Most published studies of survival after a fall-related hip fracture involve matched cohort studies [13, 20, 2327], or studies of a consecutive series of hip fracture patients [5, 9, 12], although there are some larger cohort studies [10, 28]. Some studies use routinely collected data for a defined city [23, 2931], a single hospital [4, 10, 20] or group of hospitals [11, 17, 18, 32], but there are few studies that use routinely collected data for a large geographical area. Several of these studies relate to a unique population group (e.g. Veterans) [21, 33], but only consider inpatient deaths. Others include a study using linked hospitalisation death data for hip fracture outcomes in four counties in the Oxford region of the UK [22], and Brophy et al. carried out a study that included the whole of Wales [34], but did not include a survival analysis. Part of the reason for this is that a study of survival requires follow-up (as in a cohort study) or the availability of linked hospital and death data [35].

Because the majority of deaths following hip fracture do not mention the hip fracture as a contributing cause of death [36], the mortality rate associated with fall-related hip fractures based on cause-specific death will be vastly underestimated. Relative survival is a method of assessing mortality rates when the specific cause of death is unknown, but when a precipitating event (e.g. a fall-related hip fracture requiring hospitalisation) can be determined.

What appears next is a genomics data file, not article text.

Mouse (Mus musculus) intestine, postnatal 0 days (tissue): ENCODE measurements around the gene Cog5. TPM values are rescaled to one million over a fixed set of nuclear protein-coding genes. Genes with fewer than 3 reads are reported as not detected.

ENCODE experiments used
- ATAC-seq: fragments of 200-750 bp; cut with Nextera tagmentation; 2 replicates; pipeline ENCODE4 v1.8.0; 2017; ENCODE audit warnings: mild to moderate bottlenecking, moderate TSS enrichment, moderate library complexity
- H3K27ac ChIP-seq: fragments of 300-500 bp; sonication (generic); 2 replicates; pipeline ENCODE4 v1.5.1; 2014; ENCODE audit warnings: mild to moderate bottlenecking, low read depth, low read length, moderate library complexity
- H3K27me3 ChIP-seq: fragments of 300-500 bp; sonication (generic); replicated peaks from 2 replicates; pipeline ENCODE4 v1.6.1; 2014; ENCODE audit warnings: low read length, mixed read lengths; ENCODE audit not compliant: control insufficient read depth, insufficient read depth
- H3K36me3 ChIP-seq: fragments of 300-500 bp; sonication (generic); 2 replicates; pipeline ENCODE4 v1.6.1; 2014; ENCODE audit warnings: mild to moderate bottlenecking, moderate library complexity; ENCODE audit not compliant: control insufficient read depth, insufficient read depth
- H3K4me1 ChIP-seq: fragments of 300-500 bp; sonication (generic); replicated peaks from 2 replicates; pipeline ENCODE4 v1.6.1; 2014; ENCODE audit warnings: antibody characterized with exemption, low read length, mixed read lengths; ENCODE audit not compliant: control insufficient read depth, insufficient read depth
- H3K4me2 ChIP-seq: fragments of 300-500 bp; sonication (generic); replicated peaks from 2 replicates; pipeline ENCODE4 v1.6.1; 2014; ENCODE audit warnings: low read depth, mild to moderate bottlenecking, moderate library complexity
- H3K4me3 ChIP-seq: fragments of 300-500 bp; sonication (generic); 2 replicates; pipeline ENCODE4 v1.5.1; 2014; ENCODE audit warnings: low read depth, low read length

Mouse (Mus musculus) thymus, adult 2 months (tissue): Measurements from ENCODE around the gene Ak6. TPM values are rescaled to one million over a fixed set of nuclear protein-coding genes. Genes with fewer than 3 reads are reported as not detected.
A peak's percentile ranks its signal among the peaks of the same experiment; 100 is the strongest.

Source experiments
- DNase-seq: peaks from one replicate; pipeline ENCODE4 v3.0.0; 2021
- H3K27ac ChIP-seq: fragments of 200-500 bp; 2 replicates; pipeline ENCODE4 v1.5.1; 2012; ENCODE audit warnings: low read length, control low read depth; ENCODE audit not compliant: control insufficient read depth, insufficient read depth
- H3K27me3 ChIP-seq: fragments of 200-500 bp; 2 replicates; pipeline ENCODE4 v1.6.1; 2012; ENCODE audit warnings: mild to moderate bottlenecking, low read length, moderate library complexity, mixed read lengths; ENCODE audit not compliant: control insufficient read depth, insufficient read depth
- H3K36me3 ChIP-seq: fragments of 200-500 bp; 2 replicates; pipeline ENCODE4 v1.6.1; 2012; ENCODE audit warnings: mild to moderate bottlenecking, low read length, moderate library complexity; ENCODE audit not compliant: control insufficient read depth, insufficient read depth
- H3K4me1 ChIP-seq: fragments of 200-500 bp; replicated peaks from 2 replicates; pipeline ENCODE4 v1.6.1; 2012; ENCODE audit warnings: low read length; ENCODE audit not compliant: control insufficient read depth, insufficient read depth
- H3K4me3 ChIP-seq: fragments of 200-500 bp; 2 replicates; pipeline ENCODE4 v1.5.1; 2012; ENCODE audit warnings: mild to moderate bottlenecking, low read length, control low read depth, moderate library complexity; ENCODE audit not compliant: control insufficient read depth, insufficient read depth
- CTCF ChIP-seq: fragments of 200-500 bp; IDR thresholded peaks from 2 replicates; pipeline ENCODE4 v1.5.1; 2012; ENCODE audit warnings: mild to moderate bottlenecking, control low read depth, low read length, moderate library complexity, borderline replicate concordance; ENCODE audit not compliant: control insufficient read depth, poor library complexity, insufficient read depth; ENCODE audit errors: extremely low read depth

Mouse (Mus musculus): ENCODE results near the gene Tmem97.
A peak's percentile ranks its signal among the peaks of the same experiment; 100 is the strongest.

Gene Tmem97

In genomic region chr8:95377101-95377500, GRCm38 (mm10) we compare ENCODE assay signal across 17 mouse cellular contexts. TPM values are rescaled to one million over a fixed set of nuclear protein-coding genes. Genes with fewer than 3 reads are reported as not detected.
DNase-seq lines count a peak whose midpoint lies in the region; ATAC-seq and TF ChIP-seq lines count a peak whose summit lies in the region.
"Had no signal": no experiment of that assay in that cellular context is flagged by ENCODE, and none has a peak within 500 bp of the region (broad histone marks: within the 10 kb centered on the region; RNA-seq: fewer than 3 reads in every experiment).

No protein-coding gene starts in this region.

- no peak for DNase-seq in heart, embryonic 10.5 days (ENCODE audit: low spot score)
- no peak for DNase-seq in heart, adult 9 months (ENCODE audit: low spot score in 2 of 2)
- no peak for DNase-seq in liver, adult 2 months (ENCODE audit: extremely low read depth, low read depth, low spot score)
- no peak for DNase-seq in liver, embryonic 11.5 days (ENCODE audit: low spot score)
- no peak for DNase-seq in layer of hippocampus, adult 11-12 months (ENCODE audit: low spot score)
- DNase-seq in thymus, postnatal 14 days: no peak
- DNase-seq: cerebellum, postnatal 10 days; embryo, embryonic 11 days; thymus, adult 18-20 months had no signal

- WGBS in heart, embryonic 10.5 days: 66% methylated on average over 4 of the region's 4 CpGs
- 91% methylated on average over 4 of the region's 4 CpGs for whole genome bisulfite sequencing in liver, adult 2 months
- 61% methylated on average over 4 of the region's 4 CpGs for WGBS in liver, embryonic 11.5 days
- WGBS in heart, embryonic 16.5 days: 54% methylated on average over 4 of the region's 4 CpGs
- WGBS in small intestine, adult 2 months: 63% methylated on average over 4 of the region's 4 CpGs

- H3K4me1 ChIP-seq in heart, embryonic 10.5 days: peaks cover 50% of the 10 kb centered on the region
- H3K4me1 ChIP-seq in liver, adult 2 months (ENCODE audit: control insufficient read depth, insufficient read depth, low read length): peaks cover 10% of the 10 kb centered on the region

The aim of this study was to assess relative survival after hospitalised fall-related hip fractures in NSW in people aged 65+ years, accounting for the effects of age and sex. The availability of hospital inpatient data for NSW together with linked death data provides a unique opportunity to undertake such a study on a routinely collected dataset that covers a large geographical area.

Materials and methods

Study population

We selected all hospital admissions for which the date of separation was between 1 July 2000 and 31 December 2003 for NSW residents where the principal diagnosis was hip fracture (ICD-10-AM codes S72.0 to S72.2) associated with an unintentional fall (ICD-10-AM codes W00 to W19) in the first external cause field. Cases were obtained from the NSW Admitted Patient Data Collection (APDC). The APDC is a census of all hospital separations in public and private hospitals in NSW and is based on episodes of care. A hospital separation occurs when a patient is discharged, dies, is transferred to another hospital or has a change in status (for instance from acute to rehabilitation). We also restricted the study to those aged 65+ years at the first hospital separation.